Dragon’s Lair HD DVD Review

Infinite free respawns never felt so good? Kevin Tofel, of jkOnTheRun, shares his Dragon’s Lair thoughts and pics.


Ah, 1983. A time when I was waiting for my growth spurt, had no gray hair and could often be found in an arcade or pounding away on my Commodore 64. I enjoyed all different game genres in the arcade: I didn’t discriminate on which machine was worthy of a quarter. However, I was always drawn to Dragon’s Lair which was one of the first laserdisc-based games. Maybe it was the movie-like cartoon graphics that captured my attention. (Actually, it was more likely glimpses of the spunky li’l Princess Daphne, but I digress so let’s get to current day.)

dl2.jpgFast forward to 2007. I’m still waiting for that growth spurt, I bleach the grays and have no time for arcades these days. And what’s with these “tokensâ€? everyone keeps trading real money for: is this Second Life in the real world? No, these days, I stay home and play games in high definition on an Xbox 360 and 60-inch Sony SXRD set. It’s all exactly as I would have predicted back in 1983, of course. ;)

That’s why I was excited to get a copy of Dragon’s Lair in HD-DVD to review. With the remastered disc from Digital Leisure and my Xbox 360 HD-DVD drive, I figured I’d be giddy with Daphne sightings, er, I mean, ready to once again quest away as Dirk the Daring.

dl4.jpgUnfortunately for me (and Dirk) I had problems pretty much immediately once I popped the disc in. Instead of smooth transition through the main menus, the menu just got stuck. I couldn’t seem to do anything with my remote until I realized that the game was stuck on a track. I skipped to the next track but all I could do was play the game; I couldn’t take advantage of any of the special features such as the full length creator commentary and interviews.

Problem number two arose pretty quickly as well: no sound. Granted, the game navigation is handled by visual clues, but you’re really missing out. Don’t believe me? Pop in Halo 2 and then mute your television. Not so cool, is it Master Chief? I have no idea why the sound track wasn’t working: I use this HD-DVD drive all the time for DVDs and HD-DVDs and I’ve never had an issue.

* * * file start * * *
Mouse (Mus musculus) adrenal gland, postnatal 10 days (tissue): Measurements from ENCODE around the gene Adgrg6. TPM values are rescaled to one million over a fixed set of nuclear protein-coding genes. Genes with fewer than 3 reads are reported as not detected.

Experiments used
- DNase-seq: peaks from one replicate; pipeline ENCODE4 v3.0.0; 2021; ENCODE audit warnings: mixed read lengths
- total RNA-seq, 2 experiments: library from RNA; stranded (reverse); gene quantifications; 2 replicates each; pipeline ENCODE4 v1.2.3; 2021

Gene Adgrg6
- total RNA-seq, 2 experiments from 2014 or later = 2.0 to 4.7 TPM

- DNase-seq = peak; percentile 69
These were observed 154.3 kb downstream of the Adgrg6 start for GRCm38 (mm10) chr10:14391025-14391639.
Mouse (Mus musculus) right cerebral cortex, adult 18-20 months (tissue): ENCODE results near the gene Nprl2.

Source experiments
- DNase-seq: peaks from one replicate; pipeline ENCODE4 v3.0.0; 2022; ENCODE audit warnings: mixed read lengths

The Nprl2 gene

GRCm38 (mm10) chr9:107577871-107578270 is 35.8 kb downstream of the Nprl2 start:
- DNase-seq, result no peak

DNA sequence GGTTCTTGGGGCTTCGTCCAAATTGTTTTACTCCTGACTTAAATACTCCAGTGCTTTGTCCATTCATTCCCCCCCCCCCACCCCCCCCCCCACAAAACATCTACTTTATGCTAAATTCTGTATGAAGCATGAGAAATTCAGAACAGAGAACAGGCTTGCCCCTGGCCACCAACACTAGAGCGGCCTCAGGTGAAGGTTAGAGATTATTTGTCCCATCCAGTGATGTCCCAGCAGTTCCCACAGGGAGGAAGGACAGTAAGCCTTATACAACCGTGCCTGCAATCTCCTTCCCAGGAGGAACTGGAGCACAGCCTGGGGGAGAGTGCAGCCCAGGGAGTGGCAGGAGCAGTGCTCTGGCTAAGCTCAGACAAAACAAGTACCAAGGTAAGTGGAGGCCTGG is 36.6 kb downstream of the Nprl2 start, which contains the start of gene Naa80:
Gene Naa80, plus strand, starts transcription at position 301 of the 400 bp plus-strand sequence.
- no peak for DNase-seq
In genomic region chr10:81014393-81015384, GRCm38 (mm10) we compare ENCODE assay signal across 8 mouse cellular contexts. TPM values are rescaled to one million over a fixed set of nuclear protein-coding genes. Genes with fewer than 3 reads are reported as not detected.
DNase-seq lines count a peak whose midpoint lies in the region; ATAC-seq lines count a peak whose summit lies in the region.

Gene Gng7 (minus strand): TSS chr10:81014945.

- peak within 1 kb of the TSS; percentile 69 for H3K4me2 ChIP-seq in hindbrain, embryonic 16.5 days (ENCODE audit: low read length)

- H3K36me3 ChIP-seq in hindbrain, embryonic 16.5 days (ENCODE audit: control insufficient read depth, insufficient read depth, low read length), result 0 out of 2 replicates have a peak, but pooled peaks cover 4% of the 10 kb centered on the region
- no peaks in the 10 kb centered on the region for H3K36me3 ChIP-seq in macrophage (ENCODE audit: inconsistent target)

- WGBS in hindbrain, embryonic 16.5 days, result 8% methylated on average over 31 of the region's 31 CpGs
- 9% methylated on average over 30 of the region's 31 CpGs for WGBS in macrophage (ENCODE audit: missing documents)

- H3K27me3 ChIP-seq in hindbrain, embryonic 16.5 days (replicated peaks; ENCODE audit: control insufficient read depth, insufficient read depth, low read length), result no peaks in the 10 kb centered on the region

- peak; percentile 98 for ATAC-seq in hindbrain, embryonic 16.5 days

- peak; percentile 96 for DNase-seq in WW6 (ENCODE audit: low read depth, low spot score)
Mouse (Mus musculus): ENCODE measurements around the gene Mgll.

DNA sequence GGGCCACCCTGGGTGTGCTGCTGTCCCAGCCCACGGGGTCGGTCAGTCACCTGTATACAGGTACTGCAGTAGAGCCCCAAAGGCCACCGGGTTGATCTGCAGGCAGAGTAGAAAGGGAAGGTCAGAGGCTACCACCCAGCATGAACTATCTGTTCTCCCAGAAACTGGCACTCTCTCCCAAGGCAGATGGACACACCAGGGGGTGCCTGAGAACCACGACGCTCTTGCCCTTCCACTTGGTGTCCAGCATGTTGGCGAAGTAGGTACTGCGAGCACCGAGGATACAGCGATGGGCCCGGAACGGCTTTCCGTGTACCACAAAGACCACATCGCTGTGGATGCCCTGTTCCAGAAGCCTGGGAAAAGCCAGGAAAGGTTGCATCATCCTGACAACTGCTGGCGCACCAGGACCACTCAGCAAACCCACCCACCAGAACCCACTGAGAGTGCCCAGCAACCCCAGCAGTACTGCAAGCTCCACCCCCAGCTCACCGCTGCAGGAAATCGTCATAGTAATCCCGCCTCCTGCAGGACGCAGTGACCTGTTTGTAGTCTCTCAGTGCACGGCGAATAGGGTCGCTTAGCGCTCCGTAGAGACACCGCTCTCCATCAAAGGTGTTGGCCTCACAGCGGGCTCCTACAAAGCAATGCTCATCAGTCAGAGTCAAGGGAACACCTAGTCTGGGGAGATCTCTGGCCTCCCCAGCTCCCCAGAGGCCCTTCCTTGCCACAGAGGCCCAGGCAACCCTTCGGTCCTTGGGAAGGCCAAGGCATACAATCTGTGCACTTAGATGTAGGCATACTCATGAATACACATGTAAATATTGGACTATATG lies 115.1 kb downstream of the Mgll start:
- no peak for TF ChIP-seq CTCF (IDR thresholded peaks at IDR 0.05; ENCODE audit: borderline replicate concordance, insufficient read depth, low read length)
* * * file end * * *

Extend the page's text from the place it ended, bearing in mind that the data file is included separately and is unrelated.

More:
Par for the course with technology, I just waited for a bit and temporarily fought my addiction to see Daphne. It was a tough few weeks, but absence makes the heart grow fonder…and also provides time for updates via Xbox Live. Last week, just such an update appeared, and with it, solutions to both of my original issues. The tracks and navigation were just fine and the 5.1 surround sound was rockin’!

dl5.jpgOnce I had the small automatic update installed, I started to relive my experiences from the early Madonna years. Using the IR remote of the Xbox 360, I went left when I should have gone right, pressed Enter to pull my sword just in time to fall off a cliff and generally floundered around the game, screen after screen. Thank goodness for the infinite lives option or my game play would have been shorter than this review title. All in all I’d say the experience was perfectly replicated because I apparently still suck at the game, which brings me to the missing feature: customization. These days, we can customize our characters in just about every game so the experience would have been that much better if I could have changed “Dirk the Daringâ€? to “Kevin the Klumsyâ€?.